Capacity for HopeOften when I start reading a book, I skip the preface, acknowledgements and foreword. I sometimes read the introduction if it appears to hold important information, but most of the time I just want to get into to "the book."

    Recently I paused to read a preface that may just make me pause more often at those pages numbered with the small Roman numerals. The book itself is a selection of John Cassian's Conferences in "The Classics of Western Spirituality" series published by Paulist Press (1985). The preface was written by Colm Luibhéid who also translated the selections. (The introduction to the volume, incidentally, was written by the great Church historian Owen Chadwick; as excellent and informative as it is, it is Luibhéid's preface that steals the show.)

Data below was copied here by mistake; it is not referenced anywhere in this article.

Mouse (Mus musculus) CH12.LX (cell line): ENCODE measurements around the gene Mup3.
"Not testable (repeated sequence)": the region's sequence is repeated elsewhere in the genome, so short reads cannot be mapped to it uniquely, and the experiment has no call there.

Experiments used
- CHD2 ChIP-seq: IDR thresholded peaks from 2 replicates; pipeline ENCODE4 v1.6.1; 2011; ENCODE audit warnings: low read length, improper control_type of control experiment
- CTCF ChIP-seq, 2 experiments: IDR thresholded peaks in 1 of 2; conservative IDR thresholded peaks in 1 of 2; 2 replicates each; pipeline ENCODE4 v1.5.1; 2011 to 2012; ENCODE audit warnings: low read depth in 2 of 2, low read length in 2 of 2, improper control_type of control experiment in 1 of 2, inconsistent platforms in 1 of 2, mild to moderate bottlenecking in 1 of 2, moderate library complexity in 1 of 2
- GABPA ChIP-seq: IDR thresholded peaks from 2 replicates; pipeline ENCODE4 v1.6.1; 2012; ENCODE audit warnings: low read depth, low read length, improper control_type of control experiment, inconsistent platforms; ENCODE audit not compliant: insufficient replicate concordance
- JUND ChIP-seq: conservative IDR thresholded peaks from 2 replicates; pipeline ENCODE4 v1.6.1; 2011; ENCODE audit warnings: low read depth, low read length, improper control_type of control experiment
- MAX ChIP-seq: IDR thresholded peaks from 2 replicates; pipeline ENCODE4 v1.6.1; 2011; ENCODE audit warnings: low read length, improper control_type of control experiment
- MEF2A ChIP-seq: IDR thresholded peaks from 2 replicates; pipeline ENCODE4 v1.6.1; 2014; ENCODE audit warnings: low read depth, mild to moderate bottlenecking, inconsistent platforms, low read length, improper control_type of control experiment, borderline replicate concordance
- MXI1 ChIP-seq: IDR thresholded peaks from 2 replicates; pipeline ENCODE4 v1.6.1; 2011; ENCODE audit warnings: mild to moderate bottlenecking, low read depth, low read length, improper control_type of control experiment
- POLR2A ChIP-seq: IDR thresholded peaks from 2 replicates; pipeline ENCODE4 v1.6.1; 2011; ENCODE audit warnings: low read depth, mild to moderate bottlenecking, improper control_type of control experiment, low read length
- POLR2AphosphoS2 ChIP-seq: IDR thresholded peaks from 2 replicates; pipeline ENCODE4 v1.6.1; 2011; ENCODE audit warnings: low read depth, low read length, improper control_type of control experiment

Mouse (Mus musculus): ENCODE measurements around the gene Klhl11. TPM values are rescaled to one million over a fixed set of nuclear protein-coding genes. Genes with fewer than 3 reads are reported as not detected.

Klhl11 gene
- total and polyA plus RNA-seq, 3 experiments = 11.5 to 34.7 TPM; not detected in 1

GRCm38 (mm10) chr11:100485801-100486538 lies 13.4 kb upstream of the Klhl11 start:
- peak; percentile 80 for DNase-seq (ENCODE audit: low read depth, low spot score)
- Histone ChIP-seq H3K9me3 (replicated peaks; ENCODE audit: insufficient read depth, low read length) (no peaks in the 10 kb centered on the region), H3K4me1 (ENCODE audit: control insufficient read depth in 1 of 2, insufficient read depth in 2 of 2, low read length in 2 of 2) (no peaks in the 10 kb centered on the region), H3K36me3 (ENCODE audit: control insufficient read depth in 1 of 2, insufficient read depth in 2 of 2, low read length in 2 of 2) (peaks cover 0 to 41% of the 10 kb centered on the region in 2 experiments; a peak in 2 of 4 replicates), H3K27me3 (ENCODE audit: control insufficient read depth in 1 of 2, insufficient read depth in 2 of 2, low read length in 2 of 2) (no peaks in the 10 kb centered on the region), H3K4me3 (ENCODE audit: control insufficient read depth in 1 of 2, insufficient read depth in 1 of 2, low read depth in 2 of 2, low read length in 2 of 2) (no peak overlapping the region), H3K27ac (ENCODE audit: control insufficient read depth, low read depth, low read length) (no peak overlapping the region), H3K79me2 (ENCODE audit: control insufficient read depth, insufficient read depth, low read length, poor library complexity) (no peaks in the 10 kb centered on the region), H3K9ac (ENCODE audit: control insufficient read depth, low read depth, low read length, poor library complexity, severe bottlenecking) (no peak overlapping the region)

Luibhéid brings to the pedestrian task of preface-writing rare elegance and thoughtfulness. He creates one of those moments when the reader feels compelled to stop, lay the book aside for a few moments and reflect on his or her own faith.

    Luibhéid does this in the course of describing John Cassian's contributions to Christian thought. Cassian (c.365- c.435), a contemporary of St. Augustine of Hippo, is known in our time primarily as a key theologian for the Benedictine movement. Drawing on some of the most important theological sources of the early church, particularly Evagrius Ponticus (of whom I have written recently), and deeply inspired by the lives of the Egyptian "Desert Fathers," John Cassian brought the wisdom of the East to the Western church. Rather than restricting himself, however, to a discussion of Cassian's influences and impact, Luibhéid takes us into the heart of Cassian's message.